Picture of Open Access badges

Discover Open Access research at Strathprints

It's International Open Access Week, 24-30 October 2016. This year's theme is "Open in Action" and is all about taking meaningful steps towards opening up research and scholarship. The Strathprints institutional repository is a digital archive of University of Strathclyde research outputs. Explore recent world leading Open Access research content by University of Strathclyde researchers and see how Strathclyde researchers are committing to putting "Open in Action".


Image: h_pampel, CC-BY

Do increases in energy efficiency improve environmental quality and sustainability?

Hanley, N. and McGregor, P.G. and Swales, J.K. and Turner, K. (2009) Do increases in energy efficiency improve environmental quality and sustainability? Ecological Economics, 68 (3). pp. 692-709. ISSN 0921-8009

Full text not available in this repository. (Request a copy from the Strathclyde author)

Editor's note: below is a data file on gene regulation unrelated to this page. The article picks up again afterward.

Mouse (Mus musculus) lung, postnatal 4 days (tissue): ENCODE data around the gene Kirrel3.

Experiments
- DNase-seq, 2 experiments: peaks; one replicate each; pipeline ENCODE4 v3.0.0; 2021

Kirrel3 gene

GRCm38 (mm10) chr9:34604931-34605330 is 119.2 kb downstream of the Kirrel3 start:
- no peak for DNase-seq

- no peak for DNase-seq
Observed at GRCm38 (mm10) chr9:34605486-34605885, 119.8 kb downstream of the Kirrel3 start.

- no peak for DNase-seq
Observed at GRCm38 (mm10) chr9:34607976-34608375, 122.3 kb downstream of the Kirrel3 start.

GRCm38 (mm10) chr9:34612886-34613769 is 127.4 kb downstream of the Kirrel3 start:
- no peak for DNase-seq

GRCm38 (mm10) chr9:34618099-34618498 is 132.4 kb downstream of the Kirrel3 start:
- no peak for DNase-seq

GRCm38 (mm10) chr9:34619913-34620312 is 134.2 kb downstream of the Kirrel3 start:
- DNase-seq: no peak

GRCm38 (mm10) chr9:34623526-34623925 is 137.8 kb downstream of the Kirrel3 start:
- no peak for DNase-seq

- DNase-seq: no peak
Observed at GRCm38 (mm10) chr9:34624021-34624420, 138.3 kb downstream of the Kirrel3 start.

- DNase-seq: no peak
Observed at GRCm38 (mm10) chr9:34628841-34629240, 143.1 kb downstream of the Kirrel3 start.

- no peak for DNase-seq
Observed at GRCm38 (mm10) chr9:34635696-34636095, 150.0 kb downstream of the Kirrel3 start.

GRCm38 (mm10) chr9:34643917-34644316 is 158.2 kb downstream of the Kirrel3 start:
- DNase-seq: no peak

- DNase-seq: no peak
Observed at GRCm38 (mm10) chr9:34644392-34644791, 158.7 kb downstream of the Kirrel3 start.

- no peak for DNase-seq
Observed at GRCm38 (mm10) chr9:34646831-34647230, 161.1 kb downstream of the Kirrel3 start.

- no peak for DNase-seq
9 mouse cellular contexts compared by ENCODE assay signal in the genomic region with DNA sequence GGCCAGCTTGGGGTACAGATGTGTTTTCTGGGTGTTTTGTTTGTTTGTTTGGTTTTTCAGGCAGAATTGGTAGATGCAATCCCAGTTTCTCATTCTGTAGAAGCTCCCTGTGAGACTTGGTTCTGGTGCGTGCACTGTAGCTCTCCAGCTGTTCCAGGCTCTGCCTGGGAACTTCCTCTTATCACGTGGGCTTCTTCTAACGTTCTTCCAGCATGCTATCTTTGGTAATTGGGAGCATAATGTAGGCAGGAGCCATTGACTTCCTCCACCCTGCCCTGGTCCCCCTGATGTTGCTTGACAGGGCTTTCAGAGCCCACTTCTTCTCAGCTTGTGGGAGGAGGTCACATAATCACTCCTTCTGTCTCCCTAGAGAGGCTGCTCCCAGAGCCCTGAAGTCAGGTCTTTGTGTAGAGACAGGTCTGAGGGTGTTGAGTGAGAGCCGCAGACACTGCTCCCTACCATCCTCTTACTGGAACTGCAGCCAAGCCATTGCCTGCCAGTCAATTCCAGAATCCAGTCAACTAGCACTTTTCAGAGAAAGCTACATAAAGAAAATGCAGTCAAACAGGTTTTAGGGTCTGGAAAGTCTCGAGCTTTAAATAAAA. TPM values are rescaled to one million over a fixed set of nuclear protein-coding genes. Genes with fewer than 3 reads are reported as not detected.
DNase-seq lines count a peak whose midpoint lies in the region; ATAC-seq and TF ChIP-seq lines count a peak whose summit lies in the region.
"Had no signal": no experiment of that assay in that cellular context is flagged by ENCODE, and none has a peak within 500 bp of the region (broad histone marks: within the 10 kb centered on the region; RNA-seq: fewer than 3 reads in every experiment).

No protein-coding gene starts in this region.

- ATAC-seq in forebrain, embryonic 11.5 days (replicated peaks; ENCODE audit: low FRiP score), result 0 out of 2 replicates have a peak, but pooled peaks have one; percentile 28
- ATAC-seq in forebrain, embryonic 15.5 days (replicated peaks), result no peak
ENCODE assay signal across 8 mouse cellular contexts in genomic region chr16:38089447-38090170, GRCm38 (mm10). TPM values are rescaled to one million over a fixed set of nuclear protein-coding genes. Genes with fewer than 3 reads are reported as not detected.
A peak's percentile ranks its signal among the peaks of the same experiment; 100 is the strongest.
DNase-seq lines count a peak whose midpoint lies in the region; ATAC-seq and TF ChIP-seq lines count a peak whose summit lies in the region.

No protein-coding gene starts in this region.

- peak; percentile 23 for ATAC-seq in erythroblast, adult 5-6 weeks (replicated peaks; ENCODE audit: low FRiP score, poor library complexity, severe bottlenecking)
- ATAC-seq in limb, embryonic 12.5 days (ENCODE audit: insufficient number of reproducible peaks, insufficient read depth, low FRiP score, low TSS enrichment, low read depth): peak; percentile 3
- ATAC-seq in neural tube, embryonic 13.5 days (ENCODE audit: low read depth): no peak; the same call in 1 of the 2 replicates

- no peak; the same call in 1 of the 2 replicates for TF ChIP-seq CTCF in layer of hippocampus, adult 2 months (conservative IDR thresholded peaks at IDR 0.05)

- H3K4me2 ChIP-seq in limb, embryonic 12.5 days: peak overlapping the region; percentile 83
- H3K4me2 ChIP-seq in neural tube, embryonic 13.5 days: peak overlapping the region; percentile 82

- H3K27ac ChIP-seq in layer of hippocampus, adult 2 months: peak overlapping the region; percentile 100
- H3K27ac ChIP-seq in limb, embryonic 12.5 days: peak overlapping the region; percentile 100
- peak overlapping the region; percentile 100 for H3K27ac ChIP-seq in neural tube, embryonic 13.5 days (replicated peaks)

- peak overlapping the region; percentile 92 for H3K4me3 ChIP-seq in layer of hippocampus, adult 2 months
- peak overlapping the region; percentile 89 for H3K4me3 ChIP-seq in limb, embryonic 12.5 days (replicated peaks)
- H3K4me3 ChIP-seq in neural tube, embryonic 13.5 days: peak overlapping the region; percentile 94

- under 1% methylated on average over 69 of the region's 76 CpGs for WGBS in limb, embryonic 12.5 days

Governments world-wide increasingly see energy efficiency as an important aspect of sustainability. However, there is a debate in the literature as to whether the impact of improved energy efficiency on reducing energy use might be partially, or more than wholly, offset through 'rebound' and 'backfire' effects. This paper clarifies the theoretical conditions under which such effects would occur and explores their likely significance using a computable general equilibrium (CGE) model of the Scottish economy. We find that for Scotland a general improvement in energy efficiency in the production sectors of the economy initially produces rebound effects that eventually grow into backfire. Energy use ultimately increases in response to an efficiency gain and the ratio of GDP to CO2 emissions falls. The economic factors underpinning rebound effects are straightforward: energy efficiency improvements result in an effective cut in energy prices, which produces output, substitution, competitiveness and income effects that stimulate energy demands. However, the presence of strong rebound or even backfire does not mean that efficiency-enhancing policies are irrelevant: rather it suggests that such policies operating alone are insufficient to generate environmental improvements. The implication is that a co-ordinated portfolio of energy policies is required.